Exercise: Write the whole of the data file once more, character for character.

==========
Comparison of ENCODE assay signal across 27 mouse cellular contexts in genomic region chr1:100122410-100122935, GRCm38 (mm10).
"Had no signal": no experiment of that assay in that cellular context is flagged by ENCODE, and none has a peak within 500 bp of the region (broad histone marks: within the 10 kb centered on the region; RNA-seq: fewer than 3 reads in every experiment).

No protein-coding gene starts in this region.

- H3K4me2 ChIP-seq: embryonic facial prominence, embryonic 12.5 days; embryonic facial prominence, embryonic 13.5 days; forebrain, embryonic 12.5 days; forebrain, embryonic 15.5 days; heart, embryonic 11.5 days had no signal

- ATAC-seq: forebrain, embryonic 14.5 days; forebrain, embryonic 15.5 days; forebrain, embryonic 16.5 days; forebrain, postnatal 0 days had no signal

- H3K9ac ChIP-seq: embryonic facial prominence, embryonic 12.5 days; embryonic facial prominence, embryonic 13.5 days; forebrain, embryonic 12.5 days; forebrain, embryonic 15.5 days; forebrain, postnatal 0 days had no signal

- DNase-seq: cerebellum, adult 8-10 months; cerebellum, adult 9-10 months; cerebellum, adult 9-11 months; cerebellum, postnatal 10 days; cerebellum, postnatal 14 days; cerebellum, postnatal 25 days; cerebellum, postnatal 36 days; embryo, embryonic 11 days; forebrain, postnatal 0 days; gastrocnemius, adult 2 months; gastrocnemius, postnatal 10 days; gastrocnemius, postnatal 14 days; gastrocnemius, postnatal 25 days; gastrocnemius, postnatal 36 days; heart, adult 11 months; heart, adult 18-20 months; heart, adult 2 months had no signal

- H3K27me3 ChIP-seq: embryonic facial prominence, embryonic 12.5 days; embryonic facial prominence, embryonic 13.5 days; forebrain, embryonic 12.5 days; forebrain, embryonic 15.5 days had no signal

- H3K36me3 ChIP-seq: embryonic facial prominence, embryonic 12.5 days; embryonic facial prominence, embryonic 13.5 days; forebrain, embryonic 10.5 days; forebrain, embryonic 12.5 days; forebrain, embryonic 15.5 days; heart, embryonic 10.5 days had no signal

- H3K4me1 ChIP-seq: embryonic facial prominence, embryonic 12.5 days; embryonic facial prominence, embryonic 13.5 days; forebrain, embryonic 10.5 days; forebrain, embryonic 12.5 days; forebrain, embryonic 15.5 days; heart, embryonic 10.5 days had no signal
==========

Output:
Comparison of ENCODE assay signal across 27 mouse cellular contexts in genomic region chr1:100122410-100122935, GRCm38 (mm10).
"Had no signal": no experiment of that assay in that cellular context is flagged by ENCODE, and none has a peak within 500 bp of the region (broad histone marks: within the 10 kb centered on the region; RNA-seq: fewer than 3 reads in every experiment).

No protein-coding gene starts in this region.

- H3K4me2 ChIP-seq: embryonic facial prominence, embryonic 12.5 days; embryonic facial prominence, embryonic 13.5 days; forebrain, embryonic 12.5 days; forebrain, embryonic 15.5 days; heart, embryonic 11.5 days had no signal

- ATAC-seq: forebrain, embryonic 14.5 days; forebrain, embryonic 15.5 days; forebrain, embryonic 16.5 days; forebrain, postnatal 0 days had no signal

- H3K9ac ChIP-seq: embryonic facial prominence, embryonic 12.5 days; embryonic facial prominence, embryonic 13.5 days; forebrain, embryonic 12.5 days; forebrain, embryonic 15.5 days; forebrain, postnatal 0 days had no signal

- DNase-seq: cerebellum, adult 8-10 months; cerebellum, adult 9-10 months; cerebellum, adult 9-11 months; cerebellum, postnatal 10 days; cerebellum, postnatal 14 days; cerebellum, postnatal 25 days; cerebellum, postnatal 36 days; embryo, embryonic 11 days; forebrain, postnatal 0 days; gastrocnemius, adult 2 months; gastrocnemius, postnatal 10 days; gastrocnemius, postnatal 14 days; gastrocnemius, postnatal 25 days; gastrocnemius, postnatal 36 days; heart, adult 11 months; heart, adult 18-20 months; heart, adult 2 months had no signal

- H3K27me3 ChIP-seq: embryonic facial prominence, embryonic 12.5 days; embryonic facial prominence, embryonic 13.5 days; forebrain, embryonic 12.5 days; forebrain, embryonic 15.5 days had no signal

- H3K36me3 ChIP-seq: embryonic facial prominence, embryonic 12.5 days; embryonic facial prominence, embryonic 13.5 days; forebrain, embryonic 10.5 days; forebrain, embryonic 12.5 days; forebrain, embryonic 15.5 days; heart, embryonic 10.5 days had no signal

- H3K4me1 ChIP-seq: embryonic facial prominence, embryonic 12.5 days; embryonic facial prominence, embryonic 13.5 days; forebrain, embryonic 10.5 days; forebrain, embryonic 12.5 days; forebrain, embryonic 15.5 days; heart, embryonic 10.5 days had no signal